In the early 20th century, if residents of America’s burgeoning cities didn’t feel like going dancing or to the theater, they had another option for live entertainment: bike racing. Now, thanks to some ambitious bike activists, the pastime has returned to some of the nation’s roughest neighborhoods via crowdfunded, volunteer-built velodromes.
What’s a velodrome, you ask? Picture a wooden Nascar track with high, banked turns. They offer riders dizzying, X-Games-style thrills, as seen in this bike-cam video — and some pretty spectacular spills to boot. They used to be commonplace in the U.S. According to bicycle historian David Herlihy, America’s first velodrome was built in Brooklyn in 1869, and many hockey stadiums doubled as velodromes for epic, six-day endurance races.
But although track racing has remained popular in Europe — it’s been an Olympic sport since 1896 — stateside, velodromes went the way of the icebox after World War II. Recently, however, these tracks have begun to reappear. A 166-meter velodrome opened in Chicago in 2011. That was joined, in August 2012, by a similar one in Cleveland. Yet another velodrome will soon go up in Pittsburgh.
And here’s the kicker (or kickstand, if you prefer): These velodromes occupy previously vacant land in struggling parts of town. Think $3,000 bikes zipping through neighborhoods of $3,000 houses.
Why would anyone build an elite, European-style athletic facility in the rustiest precincts of the Rust Belt? The answer comes from the convergence of two renaissance movements — one aimed at reinvigorating cycling, the other America’s inner cities.
The architect of these tracks — literally — is Dale Hughes of Rochester Hills, Mich., a lifelong cyclist and designer of world-class velodromes via his company V-Worldwide. The Chicago, Cleveland, and Pittsburgh tracks are his designs.
“The reality is that cycling is small sport,” Hughes explains. “We cyclists have to win over one rider at a time.” Better to do that in the city than the ’burbs, he says. “It’s harder to get kids to bike in the suburbs because they are booked 24/7 all summer long.” So why not bring a little bit of Europe to the ’hood?
From the outside, the Cleveland velodrome looks like a Noah’s ark of modern materials, with high, sloping sides cradled in scaffolding. Its floor is of marine plywood bolted to sections of steel roof trusses — the kind that support the ceiling in big-box stores. It took 250 people more than 3,000 hours to build. (Here’s a YouTube video of the work.) More than 100 people made donations of $1,000 or more toward the $300,000 cost.
On a recent Sunday afternoon, two guys in spandex pulled into the Cleveland track for a few friendly races. Gary Burkholder, an IT guy who lives in suburban Parma, and a friend started by circling the bottom of the track. Their thin wheels made a pulsing rumble as they circled. As they gained speed, they ascended toward the upper rim, and as they did, the surrounding neighborhood hove into view: rows of boarded-up, empty houses.
This is Slavic Village, and hints of its proud past remain, including the athletic center of Cleveland’s Czech Cultural Association right across the street. But the neighborhood had slowly deteriorated before the Great Recession KOed it. “When the housing crisis first hit, this neighborhood had one of the highest foreclosure rates in the country,” Burkholder told me between heats.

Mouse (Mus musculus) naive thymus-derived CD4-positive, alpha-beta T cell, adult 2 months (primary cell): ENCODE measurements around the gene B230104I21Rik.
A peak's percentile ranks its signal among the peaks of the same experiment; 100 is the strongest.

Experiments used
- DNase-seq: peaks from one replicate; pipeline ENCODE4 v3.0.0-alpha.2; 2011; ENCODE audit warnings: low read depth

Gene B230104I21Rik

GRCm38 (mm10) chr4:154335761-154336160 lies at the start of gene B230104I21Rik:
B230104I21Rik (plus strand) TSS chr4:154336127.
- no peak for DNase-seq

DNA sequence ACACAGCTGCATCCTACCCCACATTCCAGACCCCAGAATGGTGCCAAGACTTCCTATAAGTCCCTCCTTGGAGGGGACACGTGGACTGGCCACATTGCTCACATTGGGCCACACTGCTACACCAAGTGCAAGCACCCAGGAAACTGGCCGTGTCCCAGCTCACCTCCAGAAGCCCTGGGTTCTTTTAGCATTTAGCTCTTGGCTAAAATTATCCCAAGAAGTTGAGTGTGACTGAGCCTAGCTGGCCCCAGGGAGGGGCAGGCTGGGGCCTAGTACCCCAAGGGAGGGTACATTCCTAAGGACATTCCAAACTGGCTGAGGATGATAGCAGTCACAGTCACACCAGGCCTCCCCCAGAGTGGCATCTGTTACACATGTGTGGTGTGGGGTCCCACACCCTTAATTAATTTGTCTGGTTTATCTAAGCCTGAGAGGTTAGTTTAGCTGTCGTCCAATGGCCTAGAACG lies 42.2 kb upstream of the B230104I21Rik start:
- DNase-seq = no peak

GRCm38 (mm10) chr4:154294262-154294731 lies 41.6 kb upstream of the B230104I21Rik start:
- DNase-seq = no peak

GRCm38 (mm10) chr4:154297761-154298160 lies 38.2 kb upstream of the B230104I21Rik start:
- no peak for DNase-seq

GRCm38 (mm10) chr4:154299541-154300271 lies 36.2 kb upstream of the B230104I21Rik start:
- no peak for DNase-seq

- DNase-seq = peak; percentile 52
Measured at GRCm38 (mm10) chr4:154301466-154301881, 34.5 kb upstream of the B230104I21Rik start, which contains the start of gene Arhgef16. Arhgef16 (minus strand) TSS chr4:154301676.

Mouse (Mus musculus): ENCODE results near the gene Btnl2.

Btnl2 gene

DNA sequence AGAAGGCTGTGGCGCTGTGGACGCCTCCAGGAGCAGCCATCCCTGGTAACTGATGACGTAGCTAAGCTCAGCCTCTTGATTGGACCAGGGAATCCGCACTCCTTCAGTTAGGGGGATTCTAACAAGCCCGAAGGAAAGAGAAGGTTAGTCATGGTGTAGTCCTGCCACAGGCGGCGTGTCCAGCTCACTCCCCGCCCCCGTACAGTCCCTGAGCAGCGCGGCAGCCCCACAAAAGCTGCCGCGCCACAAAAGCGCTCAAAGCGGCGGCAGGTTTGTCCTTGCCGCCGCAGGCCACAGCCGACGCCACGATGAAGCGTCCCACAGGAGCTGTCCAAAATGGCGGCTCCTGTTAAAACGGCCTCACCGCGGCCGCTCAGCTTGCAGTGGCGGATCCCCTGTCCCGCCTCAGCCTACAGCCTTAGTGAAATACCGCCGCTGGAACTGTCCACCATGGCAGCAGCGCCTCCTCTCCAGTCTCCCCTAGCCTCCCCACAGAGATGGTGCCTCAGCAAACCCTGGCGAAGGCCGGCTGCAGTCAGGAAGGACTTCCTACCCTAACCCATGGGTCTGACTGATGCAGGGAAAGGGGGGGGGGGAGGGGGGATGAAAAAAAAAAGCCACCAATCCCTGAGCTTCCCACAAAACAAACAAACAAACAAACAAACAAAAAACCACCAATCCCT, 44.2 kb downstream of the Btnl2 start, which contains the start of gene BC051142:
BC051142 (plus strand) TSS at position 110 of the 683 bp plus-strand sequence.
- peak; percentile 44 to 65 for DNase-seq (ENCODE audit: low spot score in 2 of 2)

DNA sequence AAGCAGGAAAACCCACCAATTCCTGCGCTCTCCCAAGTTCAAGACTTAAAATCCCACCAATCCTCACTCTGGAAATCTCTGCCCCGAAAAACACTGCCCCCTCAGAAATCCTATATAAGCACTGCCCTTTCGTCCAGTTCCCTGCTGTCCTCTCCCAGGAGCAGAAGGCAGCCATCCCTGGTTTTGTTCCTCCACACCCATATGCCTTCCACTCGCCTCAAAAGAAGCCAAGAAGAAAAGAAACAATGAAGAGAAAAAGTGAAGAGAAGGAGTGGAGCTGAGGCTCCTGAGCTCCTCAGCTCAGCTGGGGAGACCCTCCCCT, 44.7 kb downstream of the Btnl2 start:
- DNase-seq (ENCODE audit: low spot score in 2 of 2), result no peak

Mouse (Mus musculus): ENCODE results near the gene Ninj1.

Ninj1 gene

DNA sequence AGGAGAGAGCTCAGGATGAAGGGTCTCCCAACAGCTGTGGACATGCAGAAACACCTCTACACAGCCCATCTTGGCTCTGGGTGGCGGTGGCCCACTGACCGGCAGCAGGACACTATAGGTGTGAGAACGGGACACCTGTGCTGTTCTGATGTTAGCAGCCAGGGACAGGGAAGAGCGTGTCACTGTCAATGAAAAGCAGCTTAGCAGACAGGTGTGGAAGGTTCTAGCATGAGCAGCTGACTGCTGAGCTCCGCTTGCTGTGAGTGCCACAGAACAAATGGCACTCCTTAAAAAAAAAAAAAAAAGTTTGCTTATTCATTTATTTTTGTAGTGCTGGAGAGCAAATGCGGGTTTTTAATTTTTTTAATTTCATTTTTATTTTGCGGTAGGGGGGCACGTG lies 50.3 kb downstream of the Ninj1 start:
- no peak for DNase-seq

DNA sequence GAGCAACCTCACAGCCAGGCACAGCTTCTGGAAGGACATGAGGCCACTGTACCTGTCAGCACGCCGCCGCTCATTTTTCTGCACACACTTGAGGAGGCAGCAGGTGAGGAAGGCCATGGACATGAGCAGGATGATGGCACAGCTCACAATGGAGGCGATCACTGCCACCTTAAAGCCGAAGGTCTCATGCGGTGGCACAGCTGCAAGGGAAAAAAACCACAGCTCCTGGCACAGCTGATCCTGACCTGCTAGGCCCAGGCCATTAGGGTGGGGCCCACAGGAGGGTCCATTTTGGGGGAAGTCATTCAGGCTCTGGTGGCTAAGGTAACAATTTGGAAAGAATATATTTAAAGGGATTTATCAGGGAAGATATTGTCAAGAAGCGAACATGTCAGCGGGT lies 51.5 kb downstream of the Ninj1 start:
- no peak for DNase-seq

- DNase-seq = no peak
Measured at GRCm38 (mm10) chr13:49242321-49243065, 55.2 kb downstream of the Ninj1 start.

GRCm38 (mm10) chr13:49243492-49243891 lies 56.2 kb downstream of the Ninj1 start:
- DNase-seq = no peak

There was once a hospital where the velodrome now stands, but the land was vacant for 10 years. Now the city owns and leases it to Fast Track Cycling, the nonprofit that operates the velodrome, for $1 a year. Burkholder serves on its board.
To bridge the cultural divide between riders and nearby residents, Fast Track has provided urgently needed youth programs. The group has a trailer of racing bikes and helmets for kids to borrow. In 2012, Fast Track sent several kids from the neighborhood to the Ohio State Track Championships.
“The velodrome complements our community’s commitment to get people biking,” says Marlane Weslian of the nonprofit Slavic Village Development.
“We genuinely hope kids fall in love with cycling,” Weslian says. But there’s a more practical motive, too: One-third of neighborhood residents don’t have cars, according to Weslian, so the velodrome’s organizers are teaching kids cycling skills that they will use for years to come.
The location does have some drawbacks, however. In this neighborhood, everything has to be locked down. I was told that a nearby community center has had its manhole covers stolen and sold for scrap — twice.
And in some respects, cycling seems to be a hard sell, and not just because of the expensive gear. In Chicago, when volunteers organized a fix-to-own bike program for local kids, only a handful signed up. Maybe that shouldn’t be a surprise — a velodrome is a curious thing to put in a long-suffering neighborhood. What’s next, a yachting club or inner-city polo ground?
But maybe it’s not just the cultural divide that keeps kids away. The Chicago track, built on the site of a former steel mill, is “aggressively banked,” which is cyclese for damn steep. “It’s terrifying at first,” says Dana Kotler, a Chicago physician and bike enthusiast.
Also, track bikes are fixies with no brakes, a fact not lost on the neighborhood youth. As one kid told me enthusiastically, “My friend rode on it. He fell. But he said it was fun.”
Ultimately, these tracks are about something more than thrills, however. “The velodrome is one more element of building a vibrant, city-wide bike culture,” says Ethan Spotts of Chicago’s Active Transportation Alliance. It’s a culture that Chicago and other cities once had in spades — and with a little luck and a lot of elbow grease, they’ll someday have again.
Travel for this article was supported by a grant from the Fund for Environmental Journalism.